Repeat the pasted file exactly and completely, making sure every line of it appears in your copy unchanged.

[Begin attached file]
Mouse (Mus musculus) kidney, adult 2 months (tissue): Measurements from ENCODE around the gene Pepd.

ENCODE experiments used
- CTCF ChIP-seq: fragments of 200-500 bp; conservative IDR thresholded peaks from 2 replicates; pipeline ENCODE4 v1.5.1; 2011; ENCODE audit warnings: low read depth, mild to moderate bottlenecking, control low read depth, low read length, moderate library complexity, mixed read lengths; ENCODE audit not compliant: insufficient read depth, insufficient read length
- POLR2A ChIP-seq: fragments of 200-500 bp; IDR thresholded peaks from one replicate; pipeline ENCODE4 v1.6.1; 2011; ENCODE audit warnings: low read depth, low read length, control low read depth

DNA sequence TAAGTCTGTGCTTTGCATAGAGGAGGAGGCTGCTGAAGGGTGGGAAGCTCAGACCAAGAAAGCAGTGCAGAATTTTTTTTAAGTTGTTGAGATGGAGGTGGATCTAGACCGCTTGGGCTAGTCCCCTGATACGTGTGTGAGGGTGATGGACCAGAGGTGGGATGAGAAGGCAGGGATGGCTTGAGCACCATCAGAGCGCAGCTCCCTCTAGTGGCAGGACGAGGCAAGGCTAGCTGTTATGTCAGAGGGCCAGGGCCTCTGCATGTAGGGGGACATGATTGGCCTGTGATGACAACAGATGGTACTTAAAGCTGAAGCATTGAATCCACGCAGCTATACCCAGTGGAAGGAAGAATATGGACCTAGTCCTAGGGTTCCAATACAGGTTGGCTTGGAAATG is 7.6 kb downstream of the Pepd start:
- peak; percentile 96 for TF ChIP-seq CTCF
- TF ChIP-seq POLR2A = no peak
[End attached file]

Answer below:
Mouse (Mus musculus) kidney, adult 2 months (tissue): Measurements from ENCODE around the gene Pepd.

ENCODE experiments used
- CTCF ChIP-seq: fragments of 200-500 bp; conservative IDR thresholded peaks from 2 replicates; pipeline ENCODE4 v1.5.1; 2011; ENCODE audit warnings: low read depth, mild to moderate bottlenecking, control low read depth, low read length, moderate library complexity, mixed read lengths; ENCODE audit not compliant: insufficient read depth, insufficient read length
- POLR2A ChIP-seq: fragments of 200-500 bp; IDR thresholded peaks from one replicate; pipeline ENCODE4 v1.6.1; 2011; ENCODE audit warnings: low read depth, low read length, control low read depth

DNA sequence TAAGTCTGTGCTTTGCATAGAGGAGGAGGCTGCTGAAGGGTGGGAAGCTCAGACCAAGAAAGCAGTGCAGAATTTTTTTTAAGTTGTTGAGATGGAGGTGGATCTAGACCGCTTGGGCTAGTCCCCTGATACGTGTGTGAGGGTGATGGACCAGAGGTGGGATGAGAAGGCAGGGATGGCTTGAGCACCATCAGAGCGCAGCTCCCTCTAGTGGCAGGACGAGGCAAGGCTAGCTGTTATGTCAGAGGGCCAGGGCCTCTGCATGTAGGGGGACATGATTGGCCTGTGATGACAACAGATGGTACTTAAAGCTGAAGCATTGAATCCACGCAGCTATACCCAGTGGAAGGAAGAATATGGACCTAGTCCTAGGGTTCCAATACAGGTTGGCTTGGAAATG is 7.6 kb downstream of the Pepd start:
- peak; percentile 96 for TF ChIP-seq CTCF
- TF ChIP-seq POLR2A = no peak